In 1323, war broke out between Dečanski and Vladislav. In autumn, Vladislav still held Rudnik, but by the end of 1323, the market of Rudnik was held by officials of Dečanski, and Vladislav seems to have fled further north. Some of Vladislav's supporters from Rudnik, led by Ragusan merchant Menčet, took refuge in the nearby Ostrovica fortress, where they resisted Dečanski's troops. Dečanski sent envoys to Dubrovnik, capital of Ragusa, to protest the support of Vladislav. Dubrovnik rejected Dečanski's complaint, claiming Ostrovica was held by Serbs. Dečanski was not satisfied, and in 1324 he rounded up all the Ragusan merchants he could find, confiscated their property, and held them captive. By year's end, Rudnik was restored to Dečanski, who released the merchants and returned their property. Vladislav was defeated in battle in late 1324, and fled to Hungary. Tensions between Dubrovnik and Serbia continued: in August 1325 Vojvoda Vojin plundered Dubrovnik, resulting in a brief trade ban. On 25 March 1326 Dečanski reaffirmed privileges previously granted to Ragusa by Milutin. Tensions began again, however, when Bosnia and Dubrovnik took actions against the Branivojevići.
Dečanski generally maintained an alliance with Andronikos II, aside from occasional disruptions. Dečanski avoided taking a position in the Byzantine civil war between Andronikos II and Andronikos III Palaiologos. Nevertheless, as Andronikos III gained control, he developed an alliance with Tsar Michael Asen III of Bulgaria. Michael Asen III divorced Dečanski's sister Anna and married the Byzantine princess Theodora Palaiologina instead. The allies intended to join forces for a major invasion of Serbia in 1330. In the most significant event of Dečanski's reign, he defeated and killed Michael Asen III in the Battle of Velbazhd (1330). Prince Stefan Dušan also contributed to the victory.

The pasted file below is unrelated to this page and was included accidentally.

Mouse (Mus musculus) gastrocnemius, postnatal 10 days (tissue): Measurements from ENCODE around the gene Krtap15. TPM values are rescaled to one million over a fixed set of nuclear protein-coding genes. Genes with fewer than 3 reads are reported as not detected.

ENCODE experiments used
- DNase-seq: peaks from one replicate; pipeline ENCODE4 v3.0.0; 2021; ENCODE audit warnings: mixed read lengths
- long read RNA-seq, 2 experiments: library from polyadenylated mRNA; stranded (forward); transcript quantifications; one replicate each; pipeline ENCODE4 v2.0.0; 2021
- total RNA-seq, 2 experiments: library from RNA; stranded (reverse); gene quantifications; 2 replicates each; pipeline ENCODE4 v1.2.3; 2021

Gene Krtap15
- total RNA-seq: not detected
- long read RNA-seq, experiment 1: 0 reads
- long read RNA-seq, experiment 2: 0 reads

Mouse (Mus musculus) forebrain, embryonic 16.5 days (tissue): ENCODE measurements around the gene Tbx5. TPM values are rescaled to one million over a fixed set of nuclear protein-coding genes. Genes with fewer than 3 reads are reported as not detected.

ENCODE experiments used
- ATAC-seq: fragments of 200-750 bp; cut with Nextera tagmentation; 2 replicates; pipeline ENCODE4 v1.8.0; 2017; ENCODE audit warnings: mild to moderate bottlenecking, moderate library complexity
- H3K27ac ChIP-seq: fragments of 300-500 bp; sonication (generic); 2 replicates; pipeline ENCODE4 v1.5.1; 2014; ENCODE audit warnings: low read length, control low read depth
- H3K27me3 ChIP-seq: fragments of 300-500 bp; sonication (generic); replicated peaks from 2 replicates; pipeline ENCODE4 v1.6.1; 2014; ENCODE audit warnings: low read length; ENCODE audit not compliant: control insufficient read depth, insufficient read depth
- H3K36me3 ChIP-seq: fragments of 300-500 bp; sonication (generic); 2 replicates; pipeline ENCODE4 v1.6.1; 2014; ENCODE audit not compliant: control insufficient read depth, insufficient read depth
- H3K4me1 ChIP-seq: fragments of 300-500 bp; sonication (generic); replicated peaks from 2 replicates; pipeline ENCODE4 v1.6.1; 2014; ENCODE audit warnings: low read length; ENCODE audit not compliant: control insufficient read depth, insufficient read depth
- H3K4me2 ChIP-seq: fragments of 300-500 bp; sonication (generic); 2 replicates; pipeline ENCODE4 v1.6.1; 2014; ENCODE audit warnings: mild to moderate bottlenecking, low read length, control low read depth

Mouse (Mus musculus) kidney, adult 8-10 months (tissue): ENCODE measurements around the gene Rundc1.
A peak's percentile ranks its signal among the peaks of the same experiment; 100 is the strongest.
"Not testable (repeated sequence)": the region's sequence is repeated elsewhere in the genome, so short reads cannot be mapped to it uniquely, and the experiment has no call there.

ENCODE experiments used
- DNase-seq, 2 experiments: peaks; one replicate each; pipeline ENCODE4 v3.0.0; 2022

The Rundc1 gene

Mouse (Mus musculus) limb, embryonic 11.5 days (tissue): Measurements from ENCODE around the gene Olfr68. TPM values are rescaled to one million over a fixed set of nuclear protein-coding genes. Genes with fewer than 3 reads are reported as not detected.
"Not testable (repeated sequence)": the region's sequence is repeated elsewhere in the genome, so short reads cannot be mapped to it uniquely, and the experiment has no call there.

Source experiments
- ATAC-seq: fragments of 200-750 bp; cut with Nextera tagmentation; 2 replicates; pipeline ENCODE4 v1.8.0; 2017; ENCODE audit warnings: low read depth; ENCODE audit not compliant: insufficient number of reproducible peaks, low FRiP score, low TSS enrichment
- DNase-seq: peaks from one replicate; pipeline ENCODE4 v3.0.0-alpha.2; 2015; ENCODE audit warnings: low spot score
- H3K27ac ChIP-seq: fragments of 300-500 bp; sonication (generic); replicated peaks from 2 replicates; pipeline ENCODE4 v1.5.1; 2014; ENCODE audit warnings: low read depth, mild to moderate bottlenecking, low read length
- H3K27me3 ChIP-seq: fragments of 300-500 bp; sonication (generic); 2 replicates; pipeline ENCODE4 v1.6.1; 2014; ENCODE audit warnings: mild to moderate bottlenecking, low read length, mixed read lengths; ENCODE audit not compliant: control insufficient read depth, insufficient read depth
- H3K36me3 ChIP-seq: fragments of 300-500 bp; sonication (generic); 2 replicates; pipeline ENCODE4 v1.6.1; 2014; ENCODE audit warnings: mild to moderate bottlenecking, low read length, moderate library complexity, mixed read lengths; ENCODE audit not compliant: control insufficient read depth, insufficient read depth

Hearing of Michael's defeat, Andronikos III retreated. Dečanski's subsequent conquests pushed the Serbian border south into Byzantine Macedonia. Some of his courtiers, however, were discontented with his policies and conspired to dethrone him in favour of Stefan Dušan. In 1331 Dušan came from Skadar to Nerodimlje to overthrow Dečanski, who fled to Petrič. On 21 August 1331 Dušan captured Petrič after a siege and imprisoned his father in Zvečan Fortress, where he was strangled on 11 November 1331.
|Ancestors of Stefan Dečanski|
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By his first wife, Theodora of Bulgaria, Stefan Dečanski had two children:
- Stefan Uroš IV Dušan, who overthrew him and took royal title
- Dušica (or Dušman)
- Simeon, later tried to usurp imperial title from his nephew, and ruled as independent ruler in Thessaly
- Jelena, who married Mladen III Šubić
- Teodora, who married Dejan
|Wikimedia Commons has media related to Stefan Uroš III Dečanski of Serbia.|
Stefan is seen as a noble character in epic poetry, and the Serbian Orthodox Church had him canonized; his feast day is 24 November. His remains are venerated at the church of the Visoki Dečani monastery, which he built, in Kosovo.
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Stefan DečanskiBorn: 1285 Died: 11 November 1331
Helen of Anjou
| Prince of Zeta
| King of Serbia
- Slobodan Mileusnić (1994). Medieval monasteries of Serbia. Prometej.